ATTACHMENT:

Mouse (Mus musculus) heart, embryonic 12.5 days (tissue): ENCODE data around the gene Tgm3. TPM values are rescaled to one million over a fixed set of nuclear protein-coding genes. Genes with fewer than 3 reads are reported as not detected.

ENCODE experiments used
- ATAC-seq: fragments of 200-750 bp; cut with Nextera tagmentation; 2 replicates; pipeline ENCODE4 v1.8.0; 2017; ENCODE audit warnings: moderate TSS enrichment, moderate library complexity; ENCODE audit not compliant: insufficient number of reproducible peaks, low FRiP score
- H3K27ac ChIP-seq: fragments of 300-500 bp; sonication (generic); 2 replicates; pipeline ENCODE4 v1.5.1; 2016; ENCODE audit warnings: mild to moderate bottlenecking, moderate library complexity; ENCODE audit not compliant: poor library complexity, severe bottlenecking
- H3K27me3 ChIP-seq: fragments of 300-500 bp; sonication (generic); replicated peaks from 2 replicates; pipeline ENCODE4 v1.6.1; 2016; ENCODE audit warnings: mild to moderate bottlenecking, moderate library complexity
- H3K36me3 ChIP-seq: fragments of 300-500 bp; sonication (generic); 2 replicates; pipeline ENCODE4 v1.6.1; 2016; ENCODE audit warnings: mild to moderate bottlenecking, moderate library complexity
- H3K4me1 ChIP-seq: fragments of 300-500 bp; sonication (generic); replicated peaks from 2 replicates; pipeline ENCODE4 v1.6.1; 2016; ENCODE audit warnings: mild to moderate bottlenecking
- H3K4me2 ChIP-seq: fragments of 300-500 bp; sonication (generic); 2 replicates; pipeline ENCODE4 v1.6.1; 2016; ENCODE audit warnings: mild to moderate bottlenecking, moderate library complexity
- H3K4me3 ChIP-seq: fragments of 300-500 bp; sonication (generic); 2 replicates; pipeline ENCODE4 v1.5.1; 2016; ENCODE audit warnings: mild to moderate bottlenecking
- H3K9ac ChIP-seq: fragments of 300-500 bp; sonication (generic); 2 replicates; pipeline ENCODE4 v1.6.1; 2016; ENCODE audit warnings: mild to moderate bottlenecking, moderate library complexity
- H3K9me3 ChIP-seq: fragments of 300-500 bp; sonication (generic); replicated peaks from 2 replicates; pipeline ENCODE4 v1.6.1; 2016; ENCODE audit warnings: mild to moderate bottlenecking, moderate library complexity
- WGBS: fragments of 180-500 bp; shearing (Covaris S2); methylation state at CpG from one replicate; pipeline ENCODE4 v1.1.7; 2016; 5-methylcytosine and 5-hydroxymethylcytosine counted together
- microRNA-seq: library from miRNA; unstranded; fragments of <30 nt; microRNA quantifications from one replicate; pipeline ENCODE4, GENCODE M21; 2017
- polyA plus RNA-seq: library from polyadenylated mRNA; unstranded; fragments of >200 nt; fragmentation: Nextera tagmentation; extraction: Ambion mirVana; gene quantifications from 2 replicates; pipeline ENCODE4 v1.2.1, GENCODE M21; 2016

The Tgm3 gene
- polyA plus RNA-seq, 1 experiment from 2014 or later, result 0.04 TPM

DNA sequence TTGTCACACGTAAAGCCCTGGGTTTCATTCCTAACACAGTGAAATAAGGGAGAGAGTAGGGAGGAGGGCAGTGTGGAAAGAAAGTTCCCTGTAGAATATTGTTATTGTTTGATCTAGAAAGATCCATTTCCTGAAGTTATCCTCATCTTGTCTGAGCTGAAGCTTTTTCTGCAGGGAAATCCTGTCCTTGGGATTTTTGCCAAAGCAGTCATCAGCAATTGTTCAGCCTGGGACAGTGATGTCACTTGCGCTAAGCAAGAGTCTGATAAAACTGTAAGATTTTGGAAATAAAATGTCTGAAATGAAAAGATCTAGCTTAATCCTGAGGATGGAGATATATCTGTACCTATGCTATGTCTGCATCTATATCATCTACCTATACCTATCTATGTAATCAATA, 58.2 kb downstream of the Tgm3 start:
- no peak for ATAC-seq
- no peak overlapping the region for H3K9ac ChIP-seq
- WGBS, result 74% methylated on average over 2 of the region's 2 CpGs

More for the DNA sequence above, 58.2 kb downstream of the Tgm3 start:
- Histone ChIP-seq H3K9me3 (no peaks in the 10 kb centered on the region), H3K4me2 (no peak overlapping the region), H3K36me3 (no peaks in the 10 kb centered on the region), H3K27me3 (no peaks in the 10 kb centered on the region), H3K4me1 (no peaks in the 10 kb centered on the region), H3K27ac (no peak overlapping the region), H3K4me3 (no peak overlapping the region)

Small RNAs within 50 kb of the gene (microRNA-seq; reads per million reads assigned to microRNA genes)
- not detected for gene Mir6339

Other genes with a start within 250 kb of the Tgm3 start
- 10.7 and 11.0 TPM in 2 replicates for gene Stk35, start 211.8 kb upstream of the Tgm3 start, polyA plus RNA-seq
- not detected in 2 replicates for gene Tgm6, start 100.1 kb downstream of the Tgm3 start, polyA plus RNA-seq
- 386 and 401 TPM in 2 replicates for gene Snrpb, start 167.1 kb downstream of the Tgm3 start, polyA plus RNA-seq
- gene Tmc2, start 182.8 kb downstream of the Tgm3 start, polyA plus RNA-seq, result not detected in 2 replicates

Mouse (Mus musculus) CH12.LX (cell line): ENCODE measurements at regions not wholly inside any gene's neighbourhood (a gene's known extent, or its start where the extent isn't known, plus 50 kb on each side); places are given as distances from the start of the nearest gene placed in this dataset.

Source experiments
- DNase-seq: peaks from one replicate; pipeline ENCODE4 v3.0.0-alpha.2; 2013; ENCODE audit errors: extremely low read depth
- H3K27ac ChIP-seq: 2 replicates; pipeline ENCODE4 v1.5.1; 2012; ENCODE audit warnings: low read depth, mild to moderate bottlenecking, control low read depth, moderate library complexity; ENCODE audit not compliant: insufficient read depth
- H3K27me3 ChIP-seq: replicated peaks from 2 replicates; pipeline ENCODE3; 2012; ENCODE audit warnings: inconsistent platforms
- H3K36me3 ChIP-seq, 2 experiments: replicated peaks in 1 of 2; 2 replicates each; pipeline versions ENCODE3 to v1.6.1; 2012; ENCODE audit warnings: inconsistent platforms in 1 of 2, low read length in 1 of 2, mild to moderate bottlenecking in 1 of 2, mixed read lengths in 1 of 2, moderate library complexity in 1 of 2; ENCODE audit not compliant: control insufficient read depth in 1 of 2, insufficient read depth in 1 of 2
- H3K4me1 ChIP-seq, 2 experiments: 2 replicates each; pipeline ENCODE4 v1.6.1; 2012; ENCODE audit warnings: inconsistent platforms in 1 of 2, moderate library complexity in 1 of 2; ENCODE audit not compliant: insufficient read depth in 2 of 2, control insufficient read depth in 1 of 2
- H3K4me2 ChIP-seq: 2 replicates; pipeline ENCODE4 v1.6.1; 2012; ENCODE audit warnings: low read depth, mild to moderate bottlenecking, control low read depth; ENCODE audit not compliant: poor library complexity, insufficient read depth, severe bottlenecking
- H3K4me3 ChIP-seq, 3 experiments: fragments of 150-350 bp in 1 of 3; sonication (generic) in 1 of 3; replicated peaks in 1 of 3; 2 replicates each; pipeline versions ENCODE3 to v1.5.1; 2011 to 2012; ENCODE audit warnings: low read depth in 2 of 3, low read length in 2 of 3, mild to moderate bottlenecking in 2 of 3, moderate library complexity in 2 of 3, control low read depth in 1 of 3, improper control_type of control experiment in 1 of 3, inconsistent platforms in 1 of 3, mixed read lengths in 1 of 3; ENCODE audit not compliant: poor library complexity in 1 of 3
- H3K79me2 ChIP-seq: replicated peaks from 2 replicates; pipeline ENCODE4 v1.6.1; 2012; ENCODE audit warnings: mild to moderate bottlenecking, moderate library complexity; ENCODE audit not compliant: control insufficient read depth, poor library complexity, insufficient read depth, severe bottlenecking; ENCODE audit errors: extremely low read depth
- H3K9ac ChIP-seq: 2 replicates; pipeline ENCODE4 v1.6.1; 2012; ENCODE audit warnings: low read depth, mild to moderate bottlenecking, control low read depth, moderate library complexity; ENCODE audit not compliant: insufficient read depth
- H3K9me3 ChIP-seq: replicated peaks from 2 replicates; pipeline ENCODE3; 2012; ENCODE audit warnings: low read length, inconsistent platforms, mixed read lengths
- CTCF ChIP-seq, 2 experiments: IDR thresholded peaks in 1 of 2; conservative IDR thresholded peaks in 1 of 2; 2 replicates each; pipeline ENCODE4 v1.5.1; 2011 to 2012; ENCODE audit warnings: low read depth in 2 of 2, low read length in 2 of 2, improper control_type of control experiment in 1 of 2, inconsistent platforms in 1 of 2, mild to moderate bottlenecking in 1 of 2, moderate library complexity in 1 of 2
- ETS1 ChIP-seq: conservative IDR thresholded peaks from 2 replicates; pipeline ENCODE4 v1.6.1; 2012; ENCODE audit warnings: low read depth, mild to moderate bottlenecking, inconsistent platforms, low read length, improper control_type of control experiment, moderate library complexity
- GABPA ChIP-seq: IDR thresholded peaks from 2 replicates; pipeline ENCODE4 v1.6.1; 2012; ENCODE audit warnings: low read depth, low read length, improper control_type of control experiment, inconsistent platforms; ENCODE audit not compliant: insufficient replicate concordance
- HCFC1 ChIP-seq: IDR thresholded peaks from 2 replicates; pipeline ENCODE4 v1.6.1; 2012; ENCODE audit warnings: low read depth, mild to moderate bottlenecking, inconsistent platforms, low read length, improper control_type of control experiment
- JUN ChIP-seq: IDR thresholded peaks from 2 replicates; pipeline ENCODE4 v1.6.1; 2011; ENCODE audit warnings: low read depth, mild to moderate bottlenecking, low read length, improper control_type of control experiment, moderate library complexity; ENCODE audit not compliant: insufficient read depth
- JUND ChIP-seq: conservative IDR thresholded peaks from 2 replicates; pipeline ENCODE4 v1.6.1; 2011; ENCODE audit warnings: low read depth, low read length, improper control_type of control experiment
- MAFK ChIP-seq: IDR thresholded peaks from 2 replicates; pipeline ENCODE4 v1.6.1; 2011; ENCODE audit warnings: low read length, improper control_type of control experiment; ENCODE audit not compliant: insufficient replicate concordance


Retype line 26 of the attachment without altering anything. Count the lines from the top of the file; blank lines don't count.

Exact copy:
- 10.7 and 11.0 TPM in 2 replicates for gene Stk35, start 211.8 kb upstream of the Tgm3 start, polyA plus RNA-seq